An editorial in CMAJ (Canadian Medical Association Journal) says that Canada should follow the lead of Quebec, Australia and the United Kingdom by publicly funding smoking cessation pharmacotherapies.
Some 5.5 million Canadians (19% of the population) currently use tobacco, a number that has not decreased in recent years. A 2009 review of studies indicates that full financial reimbursement of smoking cessation medications significantly improves one-year abstinence rates among all smokers. And those who quit live, on average, an additional four years. Fully funding these tools in Canada could result in a gain of 1.9 million life-years, at a cost of $220 for every life-year gained, which is a bargain compared with other health interventions.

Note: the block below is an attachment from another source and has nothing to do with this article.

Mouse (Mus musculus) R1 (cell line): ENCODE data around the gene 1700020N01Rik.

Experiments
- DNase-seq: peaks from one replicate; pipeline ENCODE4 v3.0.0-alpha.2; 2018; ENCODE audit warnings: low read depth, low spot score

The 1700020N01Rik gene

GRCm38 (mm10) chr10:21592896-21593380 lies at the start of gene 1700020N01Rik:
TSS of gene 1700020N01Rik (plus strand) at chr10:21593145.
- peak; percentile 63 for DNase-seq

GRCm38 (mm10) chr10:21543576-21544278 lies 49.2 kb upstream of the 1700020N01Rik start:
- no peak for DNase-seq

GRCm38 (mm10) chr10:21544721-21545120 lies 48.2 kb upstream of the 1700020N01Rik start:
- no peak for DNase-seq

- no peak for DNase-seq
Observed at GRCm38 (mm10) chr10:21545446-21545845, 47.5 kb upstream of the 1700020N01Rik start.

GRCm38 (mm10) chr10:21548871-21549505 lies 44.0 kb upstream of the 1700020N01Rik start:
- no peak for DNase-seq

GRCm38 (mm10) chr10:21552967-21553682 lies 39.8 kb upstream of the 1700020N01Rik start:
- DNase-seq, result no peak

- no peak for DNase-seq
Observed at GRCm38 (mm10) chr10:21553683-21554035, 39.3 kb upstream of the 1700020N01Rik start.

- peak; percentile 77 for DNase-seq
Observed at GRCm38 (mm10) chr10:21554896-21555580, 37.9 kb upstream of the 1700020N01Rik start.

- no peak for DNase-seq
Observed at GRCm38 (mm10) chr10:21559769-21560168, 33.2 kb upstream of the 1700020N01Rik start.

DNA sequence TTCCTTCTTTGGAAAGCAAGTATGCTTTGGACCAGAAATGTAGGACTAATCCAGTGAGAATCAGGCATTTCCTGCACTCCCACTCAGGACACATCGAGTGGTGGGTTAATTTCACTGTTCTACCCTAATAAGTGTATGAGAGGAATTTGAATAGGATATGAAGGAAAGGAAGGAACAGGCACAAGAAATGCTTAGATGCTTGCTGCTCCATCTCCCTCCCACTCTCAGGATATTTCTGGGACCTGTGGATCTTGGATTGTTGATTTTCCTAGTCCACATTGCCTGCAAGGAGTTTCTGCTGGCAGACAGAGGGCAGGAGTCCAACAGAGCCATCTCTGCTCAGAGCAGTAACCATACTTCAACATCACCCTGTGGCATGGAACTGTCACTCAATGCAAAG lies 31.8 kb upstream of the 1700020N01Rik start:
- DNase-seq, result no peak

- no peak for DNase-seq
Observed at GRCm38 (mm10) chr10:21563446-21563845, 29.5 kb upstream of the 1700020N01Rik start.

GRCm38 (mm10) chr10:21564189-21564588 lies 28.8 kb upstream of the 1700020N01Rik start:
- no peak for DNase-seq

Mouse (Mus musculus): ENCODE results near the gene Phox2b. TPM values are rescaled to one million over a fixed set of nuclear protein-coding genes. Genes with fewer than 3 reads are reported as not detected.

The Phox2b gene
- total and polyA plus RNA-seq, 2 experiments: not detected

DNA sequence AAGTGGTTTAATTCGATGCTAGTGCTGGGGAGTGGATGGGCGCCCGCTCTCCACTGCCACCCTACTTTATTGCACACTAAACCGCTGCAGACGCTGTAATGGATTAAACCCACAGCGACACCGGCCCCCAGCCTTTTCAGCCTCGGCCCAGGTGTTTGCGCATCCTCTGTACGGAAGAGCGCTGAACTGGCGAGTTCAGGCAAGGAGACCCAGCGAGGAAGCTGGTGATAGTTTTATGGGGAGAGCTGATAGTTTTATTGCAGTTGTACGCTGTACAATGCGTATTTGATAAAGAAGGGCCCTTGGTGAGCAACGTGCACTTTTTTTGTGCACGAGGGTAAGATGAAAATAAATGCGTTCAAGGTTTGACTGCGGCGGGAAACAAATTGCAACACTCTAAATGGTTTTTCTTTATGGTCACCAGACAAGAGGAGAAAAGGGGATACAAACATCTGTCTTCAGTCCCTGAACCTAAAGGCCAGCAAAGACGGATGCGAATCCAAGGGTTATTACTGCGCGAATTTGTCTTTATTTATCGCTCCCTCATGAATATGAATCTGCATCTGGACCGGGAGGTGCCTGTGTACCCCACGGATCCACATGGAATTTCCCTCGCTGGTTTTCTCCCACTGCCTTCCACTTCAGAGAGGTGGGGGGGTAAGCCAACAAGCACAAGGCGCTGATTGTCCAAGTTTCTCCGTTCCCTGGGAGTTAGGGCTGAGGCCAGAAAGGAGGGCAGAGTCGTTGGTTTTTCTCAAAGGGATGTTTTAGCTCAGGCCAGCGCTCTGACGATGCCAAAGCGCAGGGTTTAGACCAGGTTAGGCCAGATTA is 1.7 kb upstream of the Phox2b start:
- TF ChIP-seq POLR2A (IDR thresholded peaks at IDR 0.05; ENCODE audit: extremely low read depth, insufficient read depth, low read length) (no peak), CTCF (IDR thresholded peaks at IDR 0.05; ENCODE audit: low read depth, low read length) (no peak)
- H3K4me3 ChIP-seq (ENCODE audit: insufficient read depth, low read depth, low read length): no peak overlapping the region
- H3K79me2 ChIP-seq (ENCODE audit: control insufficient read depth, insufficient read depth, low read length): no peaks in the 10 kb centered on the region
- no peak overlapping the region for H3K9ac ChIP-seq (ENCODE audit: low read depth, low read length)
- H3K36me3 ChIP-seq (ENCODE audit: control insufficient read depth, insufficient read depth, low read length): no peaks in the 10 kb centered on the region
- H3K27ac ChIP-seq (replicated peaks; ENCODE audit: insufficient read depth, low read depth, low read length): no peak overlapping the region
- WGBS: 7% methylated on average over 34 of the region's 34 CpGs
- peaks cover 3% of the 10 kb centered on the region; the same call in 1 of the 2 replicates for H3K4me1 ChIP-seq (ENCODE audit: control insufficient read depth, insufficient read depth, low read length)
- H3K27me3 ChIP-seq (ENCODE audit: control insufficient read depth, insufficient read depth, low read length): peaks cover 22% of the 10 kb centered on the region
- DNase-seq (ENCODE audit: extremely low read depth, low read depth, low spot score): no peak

Currently, only Quebec publicly funds all smoking cessation pharmacotherapies, and only the Yukon and Prince Edward Island reimburse for at least one product. In Australia and the United Kingdom reimbursement is available without restriction for all products, including prescription medications and over-the-counter nicotine replacement. In the United States, these products are reimbursed by Veterans Affairs and Part D Medicare.